Georgia court dismisses unsolicited 'sexting' case

Hand holding mobile phone Proposed legislation to update the obscenity law to bar unsolicited "sext" messages has yet to pass

The US state of Georgia's supreme court has dismissed an obscenity case against a man who sent a woman an unsolicited photo of his tattooed penis in a text message.

The court ruled unanimously that the 1970 law applied only to "tangible" material sent through the post.

Charles Lee Warren faced up to three years in prison.

Mr Warren was arrested after he texted the photo in October 2012 and the woman went to the police.

The obscenity law under which he was prosecuted makes it a felony to send unsolicited material depicting nudity or sexual conduct unless the "envelope or container" in which it is sent bears a warning in "at least eight-point boldface type".

The arguments in the case were heard in front of the Georgia high court in November.

On Monday, the court said the case was not being dismissed merely because electronic text messaging did not exist in 1970 when the law was passed.

"The specific prohibition is clearly aimed at tangible material that is delivered in a tangible manner... and because appellant did not send anything through the mail, he did not violate this prohibition," reads the opinion, which overturned a lower court's decision.

"This conclusion is reinforced by the fact that the imprinted notice on the envelope or container must be in 'eight-point boldface type' and must say that the 'container' should be 'returned' to the sender if the addressee does not want to 'open' it."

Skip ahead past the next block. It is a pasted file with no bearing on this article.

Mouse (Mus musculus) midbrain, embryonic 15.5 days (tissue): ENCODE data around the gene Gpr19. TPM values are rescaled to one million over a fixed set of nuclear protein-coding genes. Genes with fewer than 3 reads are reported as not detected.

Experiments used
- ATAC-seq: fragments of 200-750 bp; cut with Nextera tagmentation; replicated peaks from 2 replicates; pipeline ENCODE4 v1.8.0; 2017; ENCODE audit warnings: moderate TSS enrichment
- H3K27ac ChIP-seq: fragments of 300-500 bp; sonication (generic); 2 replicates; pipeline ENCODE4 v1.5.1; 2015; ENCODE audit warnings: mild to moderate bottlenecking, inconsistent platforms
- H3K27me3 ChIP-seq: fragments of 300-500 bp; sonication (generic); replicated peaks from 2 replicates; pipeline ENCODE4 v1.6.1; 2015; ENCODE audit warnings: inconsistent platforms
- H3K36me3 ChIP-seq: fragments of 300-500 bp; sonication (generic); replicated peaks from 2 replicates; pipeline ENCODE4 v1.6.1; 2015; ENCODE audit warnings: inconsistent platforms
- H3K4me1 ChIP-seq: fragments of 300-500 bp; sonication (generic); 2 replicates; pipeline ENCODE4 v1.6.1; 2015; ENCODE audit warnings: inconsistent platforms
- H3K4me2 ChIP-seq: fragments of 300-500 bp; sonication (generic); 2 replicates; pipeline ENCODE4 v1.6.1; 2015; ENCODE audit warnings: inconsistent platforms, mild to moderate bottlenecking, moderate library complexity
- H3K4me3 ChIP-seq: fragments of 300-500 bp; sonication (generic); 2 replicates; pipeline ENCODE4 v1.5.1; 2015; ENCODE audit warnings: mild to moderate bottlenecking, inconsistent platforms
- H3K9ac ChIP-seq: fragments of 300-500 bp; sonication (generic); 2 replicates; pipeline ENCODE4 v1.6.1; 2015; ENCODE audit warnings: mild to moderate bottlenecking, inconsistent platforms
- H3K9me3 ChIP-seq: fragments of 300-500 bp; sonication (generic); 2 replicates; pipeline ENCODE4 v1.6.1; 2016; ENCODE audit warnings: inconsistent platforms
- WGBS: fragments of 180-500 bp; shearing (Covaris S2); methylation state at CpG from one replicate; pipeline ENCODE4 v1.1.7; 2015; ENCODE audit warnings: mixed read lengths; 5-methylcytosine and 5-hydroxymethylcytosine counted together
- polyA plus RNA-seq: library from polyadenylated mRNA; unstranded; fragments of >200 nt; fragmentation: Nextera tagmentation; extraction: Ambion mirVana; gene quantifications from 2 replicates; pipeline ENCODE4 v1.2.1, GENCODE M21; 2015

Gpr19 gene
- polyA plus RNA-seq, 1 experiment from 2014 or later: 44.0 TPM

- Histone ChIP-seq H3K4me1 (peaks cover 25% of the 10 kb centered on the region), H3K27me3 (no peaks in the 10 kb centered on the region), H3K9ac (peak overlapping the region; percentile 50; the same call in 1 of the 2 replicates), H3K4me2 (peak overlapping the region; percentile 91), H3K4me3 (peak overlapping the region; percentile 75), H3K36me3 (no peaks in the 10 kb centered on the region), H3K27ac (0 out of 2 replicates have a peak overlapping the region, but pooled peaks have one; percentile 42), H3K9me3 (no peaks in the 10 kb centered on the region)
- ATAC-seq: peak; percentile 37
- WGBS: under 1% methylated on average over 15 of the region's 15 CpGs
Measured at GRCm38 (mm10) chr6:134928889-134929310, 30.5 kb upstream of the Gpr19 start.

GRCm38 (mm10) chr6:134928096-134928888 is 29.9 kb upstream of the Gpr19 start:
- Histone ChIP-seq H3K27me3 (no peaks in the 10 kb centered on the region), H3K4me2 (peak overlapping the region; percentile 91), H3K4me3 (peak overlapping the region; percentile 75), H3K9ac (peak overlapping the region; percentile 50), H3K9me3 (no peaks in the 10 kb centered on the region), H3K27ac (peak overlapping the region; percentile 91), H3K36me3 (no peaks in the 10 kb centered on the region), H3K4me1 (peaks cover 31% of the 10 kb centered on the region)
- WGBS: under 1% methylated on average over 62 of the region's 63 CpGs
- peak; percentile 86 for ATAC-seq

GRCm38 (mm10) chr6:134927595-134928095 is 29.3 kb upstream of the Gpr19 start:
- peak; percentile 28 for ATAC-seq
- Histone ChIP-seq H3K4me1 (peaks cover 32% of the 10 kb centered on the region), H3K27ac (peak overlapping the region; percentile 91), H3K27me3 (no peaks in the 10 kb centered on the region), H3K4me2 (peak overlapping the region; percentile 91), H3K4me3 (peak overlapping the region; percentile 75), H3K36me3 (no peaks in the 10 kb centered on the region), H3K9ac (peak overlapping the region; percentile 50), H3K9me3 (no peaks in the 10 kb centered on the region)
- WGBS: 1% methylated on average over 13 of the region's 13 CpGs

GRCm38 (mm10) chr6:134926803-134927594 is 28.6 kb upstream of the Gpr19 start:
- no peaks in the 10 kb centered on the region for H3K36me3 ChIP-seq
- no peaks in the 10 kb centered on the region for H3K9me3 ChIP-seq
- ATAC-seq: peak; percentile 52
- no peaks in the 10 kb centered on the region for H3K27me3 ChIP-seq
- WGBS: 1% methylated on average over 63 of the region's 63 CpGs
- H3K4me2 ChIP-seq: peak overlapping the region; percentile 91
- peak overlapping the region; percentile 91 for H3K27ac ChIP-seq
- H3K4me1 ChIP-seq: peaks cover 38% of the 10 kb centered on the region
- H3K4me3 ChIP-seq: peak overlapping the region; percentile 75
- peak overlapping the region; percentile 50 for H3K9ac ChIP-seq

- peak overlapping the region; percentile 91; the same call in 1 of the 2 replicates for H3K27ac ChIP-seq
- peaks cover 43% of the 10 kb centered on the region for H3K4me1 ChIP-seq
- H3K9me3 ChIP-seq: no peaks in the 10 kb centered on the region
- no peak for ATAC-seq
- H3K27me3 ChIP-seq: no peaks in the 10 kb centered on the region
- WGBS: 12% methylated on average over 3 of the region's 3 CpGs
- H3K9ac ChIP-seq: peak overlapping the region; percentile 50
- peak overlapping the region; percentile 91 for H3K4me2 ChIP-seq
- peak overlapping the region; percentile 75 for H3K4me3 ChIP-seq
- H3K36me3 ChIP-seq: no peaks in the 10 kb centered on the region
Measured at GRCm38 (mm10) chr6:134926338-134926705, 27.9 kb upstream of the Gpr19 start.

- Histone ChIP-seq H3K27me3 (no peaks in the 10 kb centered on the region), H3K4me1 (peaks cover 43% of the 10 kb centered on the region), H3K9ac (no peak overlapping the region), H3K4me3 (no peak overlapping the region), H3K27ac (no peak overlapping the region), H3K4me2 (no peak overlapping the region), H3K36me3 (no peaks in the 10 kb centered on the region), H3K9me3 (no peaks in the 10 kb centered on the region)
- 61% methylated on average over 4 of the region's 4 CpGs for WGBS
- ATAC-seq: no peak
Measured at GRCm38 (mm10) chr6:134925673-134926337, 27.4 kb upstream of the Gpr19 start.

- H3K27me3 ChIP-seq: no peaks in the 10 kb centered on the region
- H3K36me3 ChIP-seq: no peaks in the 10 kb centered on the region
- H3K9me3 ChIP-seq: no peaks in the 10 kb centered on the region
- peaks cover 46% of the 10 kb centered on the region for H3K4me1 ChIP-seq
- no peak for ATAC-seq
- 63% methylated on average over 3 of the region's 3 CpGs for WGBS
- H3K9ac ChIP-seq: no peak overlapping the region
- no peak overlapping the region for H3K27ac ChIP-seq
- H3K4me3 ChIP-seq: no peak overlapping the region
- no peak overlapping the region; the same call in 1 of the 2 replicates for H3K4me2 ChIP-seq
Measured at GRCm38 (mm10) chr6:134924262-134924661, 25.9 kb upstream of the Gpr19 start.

The state has no other law governing these types of cases, a spokeswoman for Georgia attorney general's office told the Reuters news agency.

Legislation has been proposed in Georgia to amend the law to include pictures transmitted electronically, but it has not been passed.

According to prosecutors, Mr Warren's penis was tattooed with the phrase, "STRONG E nuf 4 A MAN BUT Made 4 A WOMAN", Reuters reported.

More on This Story

The BBC is not responsible for the content of external Internet sites

More US & Canada stories

RSS

Features

BBC © 2014 The BBC is not responsible for the content of external sites. Read more.

This page is best viewed in an up-to-date web browser with style sheets (CSS) enabled. While you will be able to view the content of this page in your current browser, you will not be able to get the full visual experience. Please consider upgrading your browser software or enabling style sheets (CSS) if you are able to do so.